Oops.  Well, at least I found out firsthand that this experiment really is indicative of Japanese honesty, and had a chance to practice my "Arigato!"

Anyways, I walked uphill.  And walked some more.  I "found" Otagi Nenbutsu-Ji, which was one of the places I wanted to visit, halfway along my route, and decided I'd better see it after the waterfall, just in case I ran out of time.  And then I started walking DOWNhill, and through a tunnel.  This was not the most welcome change of pace, because I was really looking forward to having the return trip be easy.  I don't do well with uphills at the end, and my cousin wasn't here to rescue me again.  Fortunately, at the end of the tunnel I found the Kiyotaki bus stop, so I planned that I would take that back.  Which was good, because I'd already been hiking for an hour, and Google said there was still a long ways to go.

Two things Google may not have fully taken into account.  First, I'm fat.  When I hiked the Tiger's Nest in Bhutan, I trained for it.  And by trained for it, I mean that I hiked like twice in the months before I went.  This time, I hadn't hiked since the family reunion, and although I have been walking every morning, it's not exactly strenuous.  Secondly, the route is all uphill from Kiyotaki.  Now, in theory, Google knew this, because there are topo lines on the map, but I don't think he really took it into account.  At least, that's what I want to believe, because the alternative is that I'm even lazier than I think.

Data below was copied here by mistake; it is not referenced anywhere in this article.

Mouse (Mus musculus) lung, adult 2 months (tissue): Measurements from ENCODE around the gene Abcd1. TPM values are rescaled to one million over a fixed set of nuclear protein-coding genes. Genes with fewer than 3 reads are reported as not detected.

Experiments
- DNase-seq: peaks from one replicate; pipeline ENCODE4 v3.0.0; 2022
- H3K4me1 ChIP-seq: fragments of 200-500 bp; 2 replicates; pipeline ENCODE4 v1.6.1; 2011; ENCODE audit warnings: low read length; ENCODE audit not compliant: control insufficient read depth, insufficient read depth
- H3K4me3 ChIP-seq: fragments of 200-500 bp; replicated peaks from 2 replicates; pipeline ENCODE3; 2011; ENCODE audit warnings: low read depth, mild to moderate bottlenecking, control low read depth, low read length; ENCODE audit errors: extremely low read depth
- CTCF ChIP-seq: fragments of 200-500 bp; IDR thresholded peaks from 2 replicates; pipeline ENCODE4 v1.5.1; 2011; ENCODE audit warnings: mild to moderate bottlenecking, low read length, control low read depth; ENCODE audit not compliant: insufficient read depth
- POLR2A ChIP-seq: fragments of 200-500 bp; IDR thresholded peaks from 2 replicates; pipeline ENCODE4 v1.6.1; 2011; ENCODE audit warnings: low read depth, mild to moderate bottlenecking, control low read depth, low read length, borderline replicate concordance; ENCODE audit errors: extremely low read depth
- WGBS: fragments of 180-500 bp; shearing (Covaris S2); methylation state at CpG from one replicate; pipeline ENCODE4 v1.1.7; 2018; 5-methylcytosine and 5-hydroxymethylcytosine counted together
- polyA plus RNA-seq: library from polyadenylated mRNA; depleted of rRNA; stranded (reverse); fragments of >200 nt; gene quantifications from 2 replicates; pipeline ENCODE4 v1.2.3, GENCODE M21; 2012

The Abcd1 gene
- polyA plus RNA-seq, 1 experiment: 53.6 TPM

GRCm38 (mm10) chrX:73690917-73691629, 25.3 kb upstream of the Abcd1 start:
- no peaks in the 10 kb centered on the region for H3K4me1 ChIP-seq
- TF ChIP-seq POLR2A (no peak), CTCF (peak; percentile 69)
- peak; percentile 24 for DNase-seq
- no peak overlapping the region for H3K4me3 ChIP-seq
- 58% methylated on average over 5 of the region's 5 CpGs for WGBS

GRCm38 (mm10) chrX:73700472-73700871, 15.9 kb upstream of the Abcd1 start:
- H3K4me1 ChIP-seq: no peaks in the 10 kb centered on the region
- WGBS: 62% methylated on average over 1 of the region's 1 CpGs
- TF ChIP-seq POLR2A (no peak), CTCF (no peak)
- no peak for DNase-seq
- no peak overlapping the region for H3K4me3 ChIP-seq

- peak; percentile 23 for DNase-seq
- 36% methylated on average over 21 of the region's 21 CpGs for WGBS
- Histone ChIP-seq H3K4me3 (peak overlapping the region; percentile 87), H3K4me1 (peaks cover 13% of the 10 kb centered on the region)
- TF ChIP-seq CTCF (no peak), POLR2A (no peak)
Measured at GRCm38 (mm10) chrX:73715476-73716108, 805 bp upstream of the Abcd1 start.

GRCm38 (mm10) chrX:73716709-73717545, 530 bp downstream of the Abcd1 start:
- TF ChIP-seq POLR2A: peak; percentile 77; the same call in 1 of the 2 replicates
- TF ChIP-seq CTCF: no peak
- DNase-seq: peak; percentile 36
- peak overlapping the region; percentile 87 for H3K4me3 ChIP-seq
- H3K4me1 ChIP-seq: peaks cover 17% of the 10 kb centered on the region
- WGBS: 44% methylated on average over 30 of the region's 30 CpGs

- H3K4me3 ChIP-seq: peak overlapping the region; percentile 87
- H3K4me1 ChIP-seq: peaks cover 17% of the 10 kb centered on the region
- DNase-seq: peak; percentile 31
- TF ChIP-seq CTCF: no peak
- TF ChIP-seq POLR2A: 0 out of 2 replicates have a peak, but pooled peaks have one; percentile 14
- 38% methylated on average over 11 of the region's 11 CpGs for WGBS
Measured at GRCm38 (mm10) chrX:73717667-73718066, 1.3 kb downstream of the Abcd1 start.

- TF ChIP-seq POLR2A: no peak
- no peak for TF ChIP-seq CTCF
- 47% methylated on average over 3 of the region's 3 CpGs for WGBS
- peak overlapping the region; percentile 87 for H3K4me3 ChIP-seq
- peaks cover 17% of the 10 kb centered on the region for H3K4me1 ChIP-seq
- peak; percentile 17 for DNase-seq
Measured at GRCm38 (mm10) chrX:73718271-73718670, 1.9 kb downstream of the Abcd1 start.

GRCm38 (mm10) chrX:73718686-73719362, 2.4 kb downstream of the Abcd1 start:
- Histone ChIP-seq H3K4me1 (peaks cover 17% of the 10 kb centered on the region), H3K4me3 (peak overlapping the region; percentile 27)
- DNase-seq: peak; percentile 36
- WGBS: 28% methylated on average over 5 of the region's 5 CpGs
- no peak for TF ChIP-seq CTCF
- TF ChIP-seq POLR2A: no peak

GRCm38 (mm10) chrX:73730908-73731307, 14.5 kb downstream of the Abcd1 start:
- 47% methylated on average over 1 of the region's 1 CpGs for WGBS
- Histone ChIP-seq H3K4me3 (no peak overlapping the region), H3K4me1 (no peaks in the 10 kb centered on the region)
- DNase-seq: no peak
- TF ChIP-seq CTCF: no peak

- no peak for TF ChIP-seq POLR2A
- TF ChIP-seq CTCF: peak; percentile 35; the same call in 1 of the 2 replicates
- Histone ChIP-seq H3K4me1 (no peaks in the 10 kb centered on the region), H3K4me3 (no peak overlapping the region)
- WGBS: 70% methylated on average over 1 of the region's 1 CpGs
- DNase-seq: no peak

Either way, when I should have been at the waterfall 30 minutes ago, I began to wonder if maybe, maybeee I should head back.  But what if it was just around the corner?  That would haunt me forever.  So I asked one of the many, many hikers who was passing me if we were close to the waterfall.  "Waterfall?" he asked, puzzled.  I showed him the spot I had marked on Google maps - which was in Japanese, so the language barrier can suck it - and he consulted with his son.  And his phone.  As his consternation got worse, undoubtedly because he really, really wanted to help this stupid gaijin but had no idea what to say, I realized I must have made a horrible mistake.  Finally he said, very apologetically, that there wasn't a waterfall this way.  Maybe it was another trail.